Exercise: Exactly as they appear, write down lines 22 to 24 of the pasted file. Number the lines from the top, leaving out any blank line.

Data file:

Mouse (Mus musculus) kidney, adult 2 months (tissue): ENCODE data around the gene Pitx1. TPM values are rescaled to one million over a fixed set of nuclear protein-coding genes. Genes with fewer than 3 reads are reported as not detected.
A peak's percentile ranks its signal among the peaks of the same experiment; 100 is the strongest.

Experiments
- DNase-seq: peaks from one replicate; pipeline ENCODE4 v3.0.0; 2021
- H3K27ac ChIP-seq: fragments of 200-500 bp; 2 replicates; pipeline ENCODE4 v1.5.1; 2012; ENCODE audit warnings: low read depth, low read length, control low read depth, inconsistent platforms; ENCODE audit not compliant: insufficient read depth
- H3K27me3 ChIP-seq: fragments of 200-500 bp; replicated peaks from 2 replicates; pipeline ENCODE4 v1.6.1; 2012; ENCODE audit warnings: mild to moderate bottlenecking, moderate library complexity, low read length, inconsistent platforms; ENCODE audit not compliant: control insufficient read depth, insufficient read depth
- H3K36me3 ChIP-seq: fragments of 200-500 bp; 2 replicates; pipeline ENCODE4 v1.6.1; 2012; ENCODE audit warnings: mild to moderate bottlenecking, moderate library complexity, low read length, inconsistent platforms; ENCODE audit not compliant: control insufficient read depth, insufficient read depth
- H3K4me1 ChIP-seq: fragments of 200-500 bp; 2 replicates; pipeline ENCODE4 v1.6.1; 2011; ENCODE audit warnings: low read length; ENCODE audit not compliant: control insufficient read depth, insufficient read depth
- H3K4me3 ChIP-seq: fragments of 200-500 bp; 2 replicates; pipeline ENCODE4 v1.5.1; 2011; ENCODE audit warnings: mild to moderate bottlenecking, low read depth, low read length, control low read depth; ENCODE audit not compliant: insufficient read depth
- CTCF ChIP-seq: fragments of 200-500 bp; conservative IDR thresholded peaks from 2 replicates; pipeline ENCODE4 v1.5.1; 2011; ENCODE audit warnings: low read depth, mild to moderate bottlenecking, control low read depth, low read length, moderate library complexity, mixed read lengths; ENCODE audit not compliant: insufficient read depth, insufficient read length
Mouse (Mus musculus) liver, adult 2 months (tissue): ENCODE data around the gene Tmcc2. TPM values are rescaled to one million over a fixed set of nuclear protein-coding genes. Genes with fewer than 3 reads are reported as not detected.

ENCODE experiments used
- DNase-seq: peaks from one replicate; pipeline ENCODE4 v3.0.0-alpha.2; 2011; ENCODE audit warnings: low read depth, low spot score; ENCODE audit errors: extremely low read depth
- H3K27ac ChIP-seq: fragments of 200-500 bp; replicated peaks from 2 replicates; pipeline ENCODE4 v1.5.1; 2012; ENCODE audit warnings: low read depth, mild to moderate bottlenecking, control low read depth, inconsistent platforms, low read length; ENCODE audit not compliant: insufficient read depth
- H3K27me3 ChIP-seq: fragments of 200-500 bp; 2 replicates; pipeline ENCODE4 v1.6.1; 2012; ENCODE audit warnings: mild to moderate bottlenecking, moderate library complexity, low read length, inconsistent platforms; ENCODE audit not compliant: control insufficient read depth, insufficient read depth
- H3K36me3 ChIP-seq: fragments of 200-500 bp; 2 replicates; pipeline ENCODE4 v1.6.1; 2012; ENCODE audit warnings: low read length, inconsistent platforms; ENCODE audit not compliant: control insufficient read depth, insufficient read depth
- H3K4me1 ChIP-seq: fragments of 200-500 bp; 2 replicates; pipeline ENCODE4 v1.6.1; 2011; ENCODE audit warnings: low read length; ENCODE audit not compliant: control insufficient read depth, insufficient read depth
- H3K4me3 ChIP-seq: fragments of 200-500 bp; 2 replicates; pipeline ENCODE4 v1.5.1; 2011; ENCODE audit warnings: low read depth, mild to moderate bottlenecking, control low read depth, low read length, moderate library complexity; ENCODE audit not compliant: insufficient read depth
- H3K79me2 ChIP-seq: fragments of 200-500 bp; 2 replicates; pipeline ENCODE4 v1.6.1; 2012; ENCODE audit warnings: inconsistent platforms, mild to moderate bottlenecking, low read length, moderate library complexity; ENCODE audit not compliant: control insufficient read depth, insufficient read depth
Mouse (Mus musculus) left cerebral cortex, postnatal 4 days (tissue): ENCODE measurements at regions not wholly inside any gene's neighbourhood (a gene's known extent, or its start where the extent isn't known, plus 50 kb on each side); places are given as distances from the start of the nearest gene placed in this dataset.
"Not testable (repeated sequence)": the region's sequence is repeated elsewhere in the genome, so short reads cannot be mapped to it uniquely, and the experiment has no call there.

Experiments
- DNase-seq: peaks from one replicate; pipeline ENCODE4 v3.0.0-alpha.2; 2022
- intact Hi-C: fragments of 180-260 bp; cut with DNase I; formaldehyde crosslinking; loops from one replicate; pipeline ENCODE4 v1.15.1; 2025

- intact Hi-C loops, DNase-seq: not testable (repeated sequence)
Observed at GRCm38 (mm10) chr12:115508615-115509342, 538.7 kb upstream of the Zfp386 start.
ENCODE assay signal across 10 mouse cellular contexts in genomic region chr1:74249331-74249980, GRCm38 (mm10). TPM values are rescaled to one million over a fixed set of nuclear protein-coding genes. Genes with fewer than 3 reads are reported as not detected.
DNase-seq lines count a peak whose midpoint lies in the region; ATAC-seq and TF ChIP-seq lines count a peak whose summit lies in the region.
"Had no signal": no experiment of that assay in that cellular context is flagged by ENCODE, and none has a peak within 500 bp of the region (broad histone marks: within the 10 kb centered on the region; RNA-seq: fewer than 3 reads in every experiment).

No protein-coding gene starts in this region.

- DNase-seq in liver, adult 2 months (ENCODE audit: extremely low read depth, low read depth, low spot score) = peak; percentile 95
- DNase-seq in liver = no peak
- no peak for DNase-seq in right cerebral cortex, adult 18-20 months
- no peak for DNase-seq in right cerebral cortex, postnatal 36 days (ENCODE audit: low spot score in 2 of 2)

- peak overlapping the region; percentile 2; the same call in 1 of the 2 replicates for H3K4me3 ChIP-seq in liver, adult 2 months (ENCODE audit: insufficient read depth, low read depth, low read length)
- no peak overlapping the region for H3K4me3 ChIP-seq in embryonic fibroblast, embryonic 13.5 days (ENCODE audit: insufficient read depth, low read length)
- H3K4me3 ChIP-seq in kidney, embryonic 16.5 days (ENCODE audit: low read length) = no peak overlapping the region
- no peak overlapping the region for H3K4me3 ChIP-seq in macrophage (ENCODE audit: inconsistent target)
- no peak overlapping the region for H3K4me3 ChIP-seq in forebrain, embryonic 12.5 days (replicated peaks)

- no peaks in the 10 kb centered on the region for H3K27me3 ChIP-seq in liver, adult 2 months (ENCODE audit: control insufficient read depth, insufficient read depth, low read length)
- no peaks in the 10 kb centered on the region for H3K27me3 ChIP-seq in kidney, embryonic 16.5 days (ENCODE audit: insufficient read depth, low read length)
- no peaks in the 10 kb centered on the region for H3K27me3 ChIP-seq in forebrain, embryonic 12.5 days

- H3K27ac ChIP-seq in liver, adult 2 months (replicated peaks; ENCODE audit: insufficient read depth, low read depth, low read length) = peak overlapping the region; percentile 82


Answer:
Experiments
- DNase-seq: peaks from one replicate; pipeline ENCODE4 v3.0.0-alpha.2; 2022
- intact Hi-C: fragments of 180-260 bp; cut with DNase I; formaldehyde crosslinking; loops from one replicate; pipeline ENCODE4 v1.15.1; 2025